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Brexit Vote Faces Challenge in UK High Court

EU membership supporters hold EU flags on the first day of hearings in a lawsuit on whether Prime Minister Theresa May’s government can trigger Britain's exit from the EU without an act of parliament, at the High Court, in London, Oct. 13, 2016.

Activists in Britain are challenging Prime Minister Theresa May’s authority to trigger an exit from the European Union without a parliamentary vote.

The High Court took up the legal challenge Thursday and its decision is considered to be the most consequential constitutional ruling in a generation.

On one side, the government says May has the authority to begin negotiations for Britain's exit from the EU without a vote in the House of Commons, thanks to a type of executive privilege called “royal prerogative.”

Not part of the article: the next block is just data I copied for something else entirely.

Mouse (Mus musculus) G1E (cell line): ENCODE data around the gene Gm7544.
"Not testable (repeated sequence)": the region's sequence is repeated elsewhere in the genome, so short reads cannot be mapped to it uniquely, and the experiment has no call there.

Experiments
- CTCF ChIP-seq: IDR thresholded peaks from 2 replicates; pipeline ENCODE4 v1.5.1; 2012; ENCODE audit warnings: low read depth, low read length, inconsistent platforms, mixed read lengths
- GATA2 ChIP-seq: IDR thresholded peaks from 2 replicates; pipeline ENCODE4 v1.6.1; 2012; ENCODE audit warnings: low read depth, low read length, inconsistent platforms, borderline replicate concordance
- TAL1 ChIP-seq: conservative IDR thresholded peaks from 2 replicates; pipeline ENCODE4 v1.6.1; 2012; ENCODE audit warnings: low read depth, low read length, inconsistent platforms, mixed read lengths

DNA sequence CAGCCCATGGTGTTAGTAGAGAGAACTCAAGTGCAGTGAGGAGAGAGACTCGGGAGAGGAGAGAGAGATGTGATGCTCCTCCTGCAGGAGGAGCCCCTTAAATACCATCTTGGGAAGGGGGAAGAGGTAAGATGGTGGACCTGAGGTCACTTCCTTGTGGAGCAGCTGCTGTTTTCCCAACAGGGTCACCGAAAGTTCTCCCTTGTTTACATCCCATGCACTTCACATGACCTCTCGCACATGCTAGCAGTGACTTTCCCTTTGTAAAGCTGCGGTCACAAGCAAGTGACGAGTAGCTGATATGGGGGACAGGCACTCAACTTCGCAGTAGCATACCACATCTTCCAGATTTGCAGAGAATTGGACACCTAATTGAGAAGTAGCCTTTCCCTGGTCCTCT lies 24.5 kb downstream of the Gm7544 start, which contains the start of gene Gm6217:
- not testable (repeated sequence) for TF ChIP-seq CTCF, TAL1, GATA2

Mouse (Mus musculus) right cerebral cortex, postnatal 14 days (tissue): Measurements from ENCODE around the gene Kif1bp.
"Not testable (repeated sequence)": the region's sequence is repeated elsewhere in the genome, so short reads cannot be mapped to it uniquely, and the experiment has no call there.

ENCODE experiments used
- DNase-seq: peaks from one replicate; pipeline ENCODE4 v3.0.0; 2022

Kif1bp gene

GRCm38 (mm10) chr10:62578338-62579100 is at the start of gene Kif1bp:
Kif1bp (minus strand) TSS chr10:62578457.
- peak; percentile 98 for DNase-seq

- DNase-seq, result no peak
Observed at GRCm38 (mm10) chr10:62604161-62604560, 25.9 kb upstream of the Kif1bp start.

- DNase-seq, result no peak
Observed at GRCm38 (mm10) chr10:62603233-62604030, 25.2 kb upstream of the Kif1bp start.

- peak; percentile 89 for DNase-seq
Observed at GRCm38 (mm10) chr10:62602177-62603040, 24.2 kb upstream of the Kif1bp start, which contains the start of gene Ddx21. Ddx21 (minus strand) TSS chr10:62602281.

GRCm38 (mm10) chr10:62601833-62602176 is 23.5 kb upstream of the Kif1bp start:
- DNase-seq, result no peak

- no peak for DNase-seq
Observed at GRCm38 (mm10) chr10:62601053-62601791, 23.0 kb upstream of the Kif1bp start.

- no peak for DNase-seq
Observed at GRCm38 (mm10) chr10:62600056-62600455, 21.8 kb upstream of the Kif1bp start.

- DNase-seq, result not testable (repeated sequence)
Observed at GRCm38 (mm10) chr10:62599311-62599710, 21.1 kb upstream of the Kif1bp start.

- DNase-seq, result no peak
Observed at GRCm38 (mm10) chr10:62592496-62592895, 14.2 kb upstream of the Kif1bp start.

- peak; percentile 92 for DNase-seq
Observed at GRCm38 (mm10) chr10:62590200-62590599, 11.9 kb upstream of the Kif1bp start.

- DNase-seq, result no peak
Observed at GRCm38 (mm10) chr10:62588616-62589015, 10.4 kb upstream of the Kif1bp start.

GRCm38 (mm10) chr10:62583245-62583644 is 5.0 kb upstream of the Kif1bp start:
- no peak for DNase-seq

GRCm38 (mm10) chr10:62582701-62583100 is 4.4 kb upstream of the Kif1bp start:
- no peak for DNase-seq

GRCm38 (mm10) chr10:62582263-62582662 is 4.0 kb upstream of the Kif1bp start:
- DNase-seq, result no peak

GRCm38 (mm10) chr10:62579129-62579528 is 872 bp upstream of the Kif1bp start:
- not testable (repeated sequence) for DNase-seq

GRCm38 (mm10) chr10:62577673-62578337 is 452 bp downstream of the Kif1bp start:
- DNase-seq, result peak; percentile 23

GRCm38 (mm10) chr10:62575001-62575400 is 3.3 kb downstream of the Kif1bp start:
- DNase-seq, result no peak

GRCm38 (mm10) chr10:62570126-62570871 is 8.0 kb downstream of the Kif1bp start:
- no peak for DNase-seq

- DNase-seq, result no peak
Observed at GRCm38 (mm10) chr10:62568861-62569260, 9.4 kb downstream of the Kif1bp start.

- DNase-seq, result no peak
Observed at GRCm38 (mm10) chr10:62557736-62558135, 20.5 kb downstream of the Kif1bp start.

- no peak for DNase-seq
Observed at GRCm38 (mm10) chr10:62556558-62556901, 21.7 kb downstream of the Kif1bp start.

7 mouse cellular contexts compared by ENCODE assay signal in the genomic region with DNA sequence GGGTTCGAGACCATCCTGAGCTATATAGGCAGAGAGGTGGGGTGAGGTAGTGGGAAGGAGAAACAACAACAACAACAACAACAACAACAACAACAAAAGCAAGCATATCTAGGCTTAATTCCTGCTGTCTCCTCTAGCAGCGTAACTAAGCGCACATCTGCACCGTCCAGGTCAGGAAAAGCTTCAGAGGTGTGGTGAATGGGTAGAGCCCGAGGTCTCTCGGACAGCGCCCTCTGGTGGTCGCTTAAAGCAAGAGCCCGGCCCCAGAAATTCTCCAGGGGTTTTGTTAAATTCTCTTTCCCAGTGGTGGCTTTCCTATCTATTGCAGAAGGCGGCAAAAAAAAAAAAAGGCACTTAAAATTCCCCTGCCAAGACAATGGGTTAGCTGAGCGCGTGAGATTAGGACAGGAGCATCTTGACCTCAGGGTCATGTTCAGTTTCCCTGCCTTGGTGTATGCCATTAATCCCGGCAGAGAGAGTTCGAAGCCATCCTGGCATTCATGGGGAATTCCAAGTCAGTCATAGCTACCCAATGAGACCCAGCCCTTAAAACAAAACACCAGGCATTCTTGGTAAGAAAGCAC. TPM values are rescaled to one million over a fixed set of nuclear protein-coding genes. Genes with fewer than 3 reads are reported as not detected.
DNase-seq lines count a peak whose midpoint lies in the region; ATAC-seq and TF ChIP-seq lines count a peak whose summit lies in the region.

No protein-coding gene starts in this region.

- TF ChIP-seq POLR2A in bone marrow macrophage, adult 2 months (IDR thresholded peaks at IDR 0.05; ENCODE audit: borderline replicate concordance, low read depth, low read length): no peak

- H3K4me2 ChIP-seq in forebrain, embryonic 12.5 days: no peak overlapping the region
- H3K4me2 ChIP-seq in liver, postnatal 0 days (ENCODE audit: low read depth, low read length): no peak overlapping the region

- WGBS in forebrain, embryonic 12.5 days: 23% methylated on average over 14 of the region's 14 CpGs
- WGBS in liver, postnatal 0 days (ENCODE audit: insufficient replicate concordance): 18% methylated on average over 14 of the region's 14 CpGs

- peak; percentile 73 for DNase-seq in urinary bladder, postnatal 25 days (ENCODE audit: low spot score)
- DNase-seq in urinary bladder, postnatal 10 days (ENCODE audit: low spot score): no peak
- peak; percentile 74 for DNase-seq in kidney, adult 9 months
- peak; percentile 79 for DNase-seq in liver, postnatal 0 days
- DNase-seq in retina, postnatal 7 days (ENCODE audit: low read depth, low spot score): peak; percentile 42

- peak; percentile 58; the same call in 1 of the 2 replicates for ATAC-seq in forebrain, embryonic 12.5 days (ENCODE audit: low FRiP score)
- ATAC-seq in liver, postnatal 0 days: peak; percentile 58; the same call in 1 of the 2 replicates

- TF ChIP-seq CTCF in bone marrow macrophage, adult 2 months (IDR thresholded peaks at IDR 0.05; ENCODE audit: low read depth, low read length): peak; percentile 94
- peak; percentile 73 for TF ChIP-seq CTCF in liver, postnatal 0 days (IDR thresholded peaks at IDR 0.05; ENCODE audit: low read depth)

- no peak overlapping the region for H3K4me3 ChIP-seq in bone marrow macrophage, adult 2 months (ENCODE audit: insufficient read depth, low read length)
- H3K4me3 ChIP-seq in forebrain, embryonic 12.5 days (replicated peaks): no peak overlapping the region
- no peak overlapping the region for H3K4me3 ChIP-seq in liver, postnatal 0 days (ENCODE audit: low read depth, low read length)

At the same time, activists, including investment manager Gina Miller, are arguing that the Brexit process cannot begin without a vote in parliament.

Miller, the lead claimant in the case, said the lawsuit is not meant to keep Britain in the EU, but rather it is meant to uphold the democratic process.

‘About democracy’

“It's about democracy,” she told the Associated Press. “To my mind, the most dangerous precedent we'd be setting is that a government can overrule parliament and not consult it when we are making decisions about people's rights. And that to me is a very, very dangerous place.”

In Britain's June 23 referendum, voters narrowly chose to leave the EU by a 52-48 percent margin.

Protesters from both sides of the issue gathered outside the doors of the High Court in London Thursday morning in anticipation of the court hearing, which is scheduled to last until Monday.

Regardless of the outcome of the court case, May said Wednesday she would allow parliament to debate the issues surrounding Brexit, though she made clear the outcome of the referendum would not change.

“The UK will be leaving the European Union,” she said. “We’re not asking ourselves what bits of membership we want to retain.